The table clearly indicates the breeding season, calving percentage, and the milk production. The Camel Milk is lower in quantity, producing from 1-3 liter/day but the milk is thick and full of energy to give special strength to the calf to survive in challenging environment. The average milk production based on my survey is 640 ml/day with lactation yield 233 kg. The lactation here calculated on the annual basis but in actual, the camel produces for up to 8 months.
Camel Milk Products
The nomads use camel milk as fresh directly. The surplus is converted into fermented product (Harmok). The Harmok is used very widely and some products are available in the market in Ulaanbaatar. For further details about Bactrian milk, you can go to the link Detailed Nutritional Composition of Bactrian Camel’s Milk
The surplus Harmok is converted into CM Vodka and the residues are used to make Curt. The curt and Vodka is offered to the guests as a unique product of the Gobi.
The Attachment of Nomads with camel
The nomads love their camel very much. They call it Temeh in the Mongolian language. They use camel for riding, racing, festivals, wool, and also for meat (in rare cases).
Camel and goats like the salty and spiny species of plants. Such plants are also called ice cream species for camel and goats. In part 1, we discussed the fodder trees which are very much liked by the camels and goats. Here the bushes species will be briefly discussed along with the pictures.The Ice Cream Species of Plants for the Camel and Goat. Part 1
1. Leptadenia pyrotechnica (Marakh as local Arabic name, Bararra in Pashtu)
It is widespread from Africa, the Arabian peninsula to South Asia. The camel likes it very much because of its taste and flavor. When lush, it has higher contents of CP.
One picture tells different and multidimensional stories. Markh (Leptadenia) plant playing a multipurpose role, from halting creeping sand, provides shelter to insects, soil conservation to the camel food. The camels browse this Ice cream species of plant.
The bush is also considered as diuretic both in human and animals. Some camel keepers offer Markh to the male camel when they have urine obstruction problem. We the Pashtun people make chewing gum from this plant.
2. Zygophyllum (Zygophyllum qatarense)
A salt-tolerant plant of the Arabian Peninsula that grows as a rounded, dwarf shrub. In adaptation to retaining water in its saline environment, it has small compact leaves that are rather fleshy and succulent. The camel loves this plant because of 2 main reasons, the i.e. rich source of water and providing abundant salts.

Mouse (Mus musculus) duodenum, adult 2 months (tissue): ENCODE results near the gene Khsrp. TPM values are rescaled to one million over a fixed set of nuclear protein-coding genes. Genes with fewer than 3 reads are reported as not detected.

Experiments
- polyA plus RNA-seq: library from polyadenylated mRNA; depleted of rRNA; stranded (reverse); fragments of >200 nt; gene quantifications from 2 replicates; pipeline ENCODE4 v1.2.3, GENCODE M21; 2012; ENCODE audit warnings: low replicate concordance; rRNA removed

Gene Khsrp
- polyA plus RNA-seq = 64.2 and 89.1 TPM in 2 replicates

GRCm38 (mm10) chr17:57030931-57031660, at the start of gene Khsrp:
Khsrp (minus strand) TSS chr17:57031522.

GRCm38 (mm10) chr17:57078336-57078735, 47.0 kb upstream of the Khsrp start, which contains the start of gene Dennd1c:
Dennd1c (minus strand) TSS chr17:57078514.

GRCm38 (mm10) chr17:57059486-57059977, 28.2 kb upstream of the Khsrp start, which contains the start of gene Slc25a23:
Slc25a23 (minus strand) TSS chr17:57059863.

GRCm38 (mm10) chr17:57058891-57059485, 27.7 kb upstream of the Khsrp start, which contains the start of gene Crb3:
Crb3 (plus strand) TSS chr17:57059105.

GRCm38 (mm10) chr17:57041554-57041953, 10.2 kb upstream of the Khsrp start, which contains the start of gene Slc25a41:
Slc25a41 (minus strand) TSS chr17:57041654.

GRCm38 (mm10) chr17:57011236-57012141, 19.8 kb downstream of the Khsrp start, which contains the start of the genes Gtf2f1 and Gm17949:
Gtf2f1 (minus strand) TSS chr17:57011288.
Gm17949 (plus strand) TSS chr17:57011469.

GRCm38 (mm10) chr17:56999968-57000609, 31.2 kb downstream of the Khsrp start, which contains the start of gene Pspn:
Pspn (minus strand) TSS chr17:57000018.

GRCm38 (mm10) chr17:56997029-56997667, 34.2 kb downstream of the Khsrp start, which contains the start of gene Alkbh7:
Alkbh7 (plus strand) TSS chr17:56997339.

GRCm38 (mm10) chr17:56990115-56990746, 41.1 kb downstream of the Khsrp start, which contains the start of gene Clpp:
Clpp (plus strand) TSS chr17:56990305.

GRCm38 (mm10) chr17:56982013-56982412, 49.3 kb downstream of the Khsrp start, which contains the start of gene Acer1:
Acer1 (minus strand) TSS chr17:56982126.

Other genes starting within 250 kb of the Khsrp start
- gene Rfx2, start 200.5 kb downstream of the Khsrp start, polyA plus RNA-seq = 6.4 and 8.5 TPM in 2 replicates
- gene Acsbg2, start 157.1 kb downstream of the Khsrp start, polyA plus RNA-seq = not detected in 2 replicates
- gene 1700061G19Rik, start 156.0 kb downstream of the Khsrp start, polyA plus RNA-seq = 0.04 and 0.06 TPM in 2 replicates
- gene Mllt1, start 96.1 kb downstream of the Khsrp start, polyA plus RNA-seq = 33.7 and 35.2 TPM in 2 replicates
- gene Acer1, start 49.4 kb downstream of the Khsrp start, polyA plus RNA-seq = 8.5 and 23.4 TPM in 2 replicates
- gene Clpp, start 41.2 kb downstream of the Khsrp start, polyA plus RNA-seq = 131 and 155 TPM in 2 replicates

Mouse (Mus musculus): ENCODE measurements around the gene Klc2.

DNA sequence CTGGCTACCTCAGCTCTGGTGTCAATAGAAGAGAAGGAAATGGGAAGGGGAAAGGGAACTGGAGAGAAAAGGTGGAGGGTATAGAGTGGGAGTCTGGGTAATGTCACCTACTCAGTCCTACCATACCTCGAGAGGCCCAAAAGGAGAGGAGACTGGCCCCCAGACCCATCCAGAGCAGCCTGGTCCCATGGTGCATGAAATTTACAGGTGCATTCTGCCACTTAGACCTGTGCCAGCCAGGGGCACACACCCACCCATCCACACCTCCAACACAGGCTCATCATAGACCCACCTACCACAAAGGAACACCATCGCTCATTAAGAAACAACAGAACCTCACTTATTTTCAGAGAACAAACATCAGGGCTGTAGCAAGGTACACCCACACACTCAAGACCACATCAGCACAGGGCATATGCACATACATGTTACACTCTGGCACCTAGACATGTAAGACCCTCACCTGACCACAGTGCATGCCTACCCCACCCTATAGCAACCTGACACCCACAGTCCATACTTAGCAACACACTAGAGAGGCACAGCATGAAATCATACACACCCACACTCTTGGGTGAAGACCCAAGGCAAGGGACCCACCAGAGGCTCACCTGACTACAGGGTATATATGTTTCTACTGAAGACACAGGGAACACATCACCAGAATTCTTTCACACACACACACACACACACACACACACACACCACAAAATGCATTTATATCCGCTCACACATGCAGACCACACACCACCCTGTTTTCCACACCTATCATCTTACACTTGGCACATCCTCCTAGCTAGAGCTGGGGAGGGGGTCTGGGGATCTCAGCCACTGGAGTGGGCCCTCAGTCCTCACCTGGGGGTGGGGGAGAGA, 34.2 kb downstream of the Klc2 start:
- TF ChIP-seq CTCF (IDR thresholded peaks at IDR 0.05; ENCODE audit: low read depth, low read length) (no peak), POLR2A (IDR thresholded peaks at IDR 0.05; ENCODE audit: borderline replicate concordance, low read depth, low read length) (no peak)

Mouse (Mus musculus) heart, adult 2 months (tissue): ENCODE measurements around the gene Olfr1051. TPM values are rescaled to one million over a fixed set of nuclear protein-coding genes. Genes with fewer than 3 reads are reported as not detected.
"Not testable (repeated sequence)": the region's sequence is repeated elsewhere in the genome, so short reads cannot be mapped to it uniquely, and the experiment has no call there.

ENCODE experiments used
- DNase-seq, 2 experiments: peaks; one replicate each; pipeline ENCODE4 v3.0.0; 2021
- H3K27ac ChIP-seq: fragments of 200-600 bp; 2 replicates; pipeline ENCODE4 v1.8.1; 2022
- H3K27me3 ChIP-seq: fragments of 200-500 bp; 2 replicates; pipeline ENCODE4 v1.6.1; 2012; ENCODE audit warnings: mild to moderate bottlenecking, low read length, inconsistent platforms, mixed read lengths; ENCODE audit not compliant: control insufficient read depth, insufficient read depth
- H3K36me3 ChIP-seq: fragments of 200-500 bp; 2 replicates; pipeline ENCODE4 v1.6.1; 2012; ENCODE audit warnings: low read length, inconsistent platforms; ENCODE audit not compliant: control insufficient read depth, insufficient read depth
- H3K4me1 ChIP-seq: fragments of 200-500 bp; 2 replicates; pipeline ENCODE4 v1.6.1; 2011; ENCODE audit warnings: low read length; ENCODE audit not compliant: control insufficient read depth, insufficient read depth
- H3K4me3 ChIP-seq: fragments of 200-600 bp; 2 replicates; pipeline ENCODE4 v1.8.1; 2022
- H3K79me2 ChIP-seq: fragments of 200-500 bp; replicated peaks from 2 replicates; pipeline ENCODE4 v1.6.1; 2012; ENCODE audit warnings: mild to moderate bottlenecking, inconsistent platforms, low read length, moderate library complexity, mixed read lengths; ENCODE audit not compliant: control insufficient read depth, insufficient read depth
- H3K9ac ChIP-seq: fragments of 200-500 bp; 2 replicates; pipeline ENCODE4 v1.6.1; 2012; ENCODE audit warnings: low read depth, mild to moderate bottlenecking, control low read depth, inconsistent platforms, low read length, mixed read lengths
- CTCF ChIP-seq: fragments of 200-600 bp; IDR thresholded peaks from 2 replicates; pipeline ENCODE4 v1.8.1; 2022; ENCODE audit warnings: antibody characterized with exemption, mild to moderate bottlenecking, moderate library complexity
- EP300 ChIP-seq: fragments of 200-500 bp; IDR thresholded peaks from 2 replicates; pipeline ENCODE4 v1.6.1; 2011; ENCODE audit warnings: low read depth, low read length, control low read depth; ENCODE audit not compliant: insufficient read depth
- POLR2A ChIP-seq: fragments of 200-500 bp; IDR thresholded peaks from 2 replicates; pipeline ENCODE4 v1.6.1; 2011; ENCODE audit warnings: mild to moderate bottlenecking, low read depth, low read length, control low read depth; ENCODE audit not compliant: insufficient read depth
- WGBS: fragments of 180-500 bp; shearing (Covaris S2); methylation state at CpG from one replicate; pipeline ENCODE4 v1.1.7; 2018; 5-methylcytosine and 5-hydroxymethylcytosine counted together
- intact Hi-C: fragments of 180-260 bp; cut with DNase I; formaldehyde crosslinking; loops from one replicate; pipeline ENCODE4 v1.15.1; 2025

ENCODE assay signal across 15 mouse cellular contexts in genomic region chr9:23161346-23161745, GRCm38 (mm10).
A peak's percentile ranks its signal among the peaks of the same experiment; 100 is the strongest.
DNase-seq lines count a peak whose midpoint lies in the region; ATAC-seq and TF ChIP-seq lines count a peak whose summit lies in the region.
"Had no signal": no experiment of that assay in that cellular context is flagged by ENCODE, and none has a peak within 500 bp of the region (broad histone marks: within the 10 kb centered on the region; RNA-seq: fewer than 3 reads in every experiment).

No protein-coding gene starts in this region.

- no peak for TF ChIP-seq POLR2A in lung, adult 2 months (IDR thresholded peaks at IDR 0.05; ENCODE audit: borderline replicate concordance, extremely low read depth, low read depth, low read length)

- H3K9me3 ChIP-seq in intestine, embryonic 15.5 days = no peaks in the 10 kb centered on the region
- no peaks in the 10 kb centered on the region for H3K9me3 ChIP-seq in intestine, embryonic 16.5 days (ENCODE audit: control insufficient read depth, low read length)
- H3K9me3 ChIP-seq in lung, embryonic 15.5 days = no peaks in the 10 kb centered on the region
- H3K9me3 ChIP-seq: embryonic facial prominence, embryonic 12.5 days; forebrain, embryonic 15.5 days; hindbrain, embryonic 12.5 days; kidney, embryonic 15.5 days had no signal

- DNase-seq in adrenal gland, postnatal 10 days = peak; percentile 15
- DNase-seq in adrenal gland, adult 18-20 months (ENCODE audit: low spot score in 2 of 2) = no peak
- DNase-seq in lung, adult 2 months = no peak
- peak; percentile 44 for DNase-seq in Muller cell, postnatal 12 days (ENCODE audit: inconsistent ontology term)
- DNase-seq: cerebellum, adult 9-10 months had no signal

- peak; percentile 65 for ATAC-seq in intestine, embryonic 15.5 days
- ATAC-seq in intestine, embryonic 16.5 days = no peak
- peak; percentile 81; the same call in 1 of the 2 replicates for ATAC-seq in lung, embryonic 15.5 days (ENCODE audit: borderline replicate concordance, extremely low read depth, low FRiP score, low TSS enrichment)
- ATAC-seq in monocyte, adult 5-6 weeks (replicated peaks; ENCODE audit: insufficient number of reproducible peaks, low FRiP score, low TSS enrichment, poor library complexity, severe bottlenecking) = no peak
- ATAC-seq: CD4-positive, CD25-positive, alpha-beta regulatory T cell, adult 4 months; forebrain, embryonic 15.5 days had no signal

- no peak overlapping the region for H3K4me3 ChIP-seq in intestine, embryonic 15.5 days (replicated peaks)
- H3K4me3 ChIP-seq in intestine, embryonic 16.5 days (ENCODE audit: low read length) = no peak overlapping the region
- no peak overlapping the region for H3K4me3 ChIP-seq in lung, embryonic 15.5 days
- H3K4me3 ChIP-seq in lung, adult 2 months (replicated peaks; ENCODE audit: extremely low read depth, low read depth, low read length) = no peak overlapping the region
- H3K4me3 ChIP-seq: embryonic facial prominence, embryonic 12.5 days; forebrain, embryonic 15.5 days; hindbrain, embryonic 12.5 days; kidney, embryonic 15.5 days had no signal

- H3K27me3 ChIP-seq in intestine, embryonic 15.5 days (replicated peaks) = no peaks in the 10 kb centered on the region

The plant is the real ice cream species for camel and goat. The only thing camel need in the hot dry environment of the region are the water and the salts and the plant is rich in these 2 nutrients.
Camel and goats like the salty and spiny species of plants. Such plants are also called ice cream species for camel and goats. Here, I share some special pictures of such species which I shot today during my morning walk.
The camel herders take their camels to graze on these plants when they notice salts deficiencies. The Pashtun camel keepers called the phenomenon of salt deficiency as ZALAM.
Acacia Tortilis (Samr, Samur or Salam)
One compound leave has more than 170 leaflets. Highly resistant tree of drylands and the desert. The camel and goats both like it. Such strong and resilient plants products give camels strong feelings of survival. TERRESTRIAL HABITATS
The resilience of the tree in the driest conditions
The bolossom of Acacia Tortilis
The beautiful pods of the reselient tree can be seen guarded by sharp spines
Prosopis cineraria (Ghaf)
One of the important tree of the desert ecosystem. This tree is highly respected and cared about in the UAE. The father of the nation ‘Sheikh Zayed bin Sultan’ had very special adoration and care for this tree. During the development process of the country, the roads were designed to save the tree, especially Ghaf. Prosopis cineraria (Ghaf) tree and beautiful landscape.
In the first picture, one can see the wall is curved to protect the tree. This tree is very strong and gets a very long life. Even the slightly attached broken branches survive for years.
This tree is very special food for the camels. Once in a year, the shoots are allowed to trim and offer to the camels. This trimming time is linked with the breeding season of the camels. The camel bulls like this plant very much and work aphrodisiac for them. This tree is widely found in Alain city and adjoining areas. The Resilient Genetic Resources~A Solution to Many Difficult Question
The government and the people of the UAE prioritize native trees for conservation
The beautiful scene made by the Prosopis tree
These plants give special quality and taste to the camel milk. It enriches the camel milk with the unique minerals which plays the pivotal role in human physiology. The UAE vision is very appreciable, as the country is promoting sustainable management and conservation of plants and animal genetic resources. The policymakers of the other countries must learn from them.
The centuries old rich camel heritage of Cholistan with the Marrecha tribe of camels is under threat.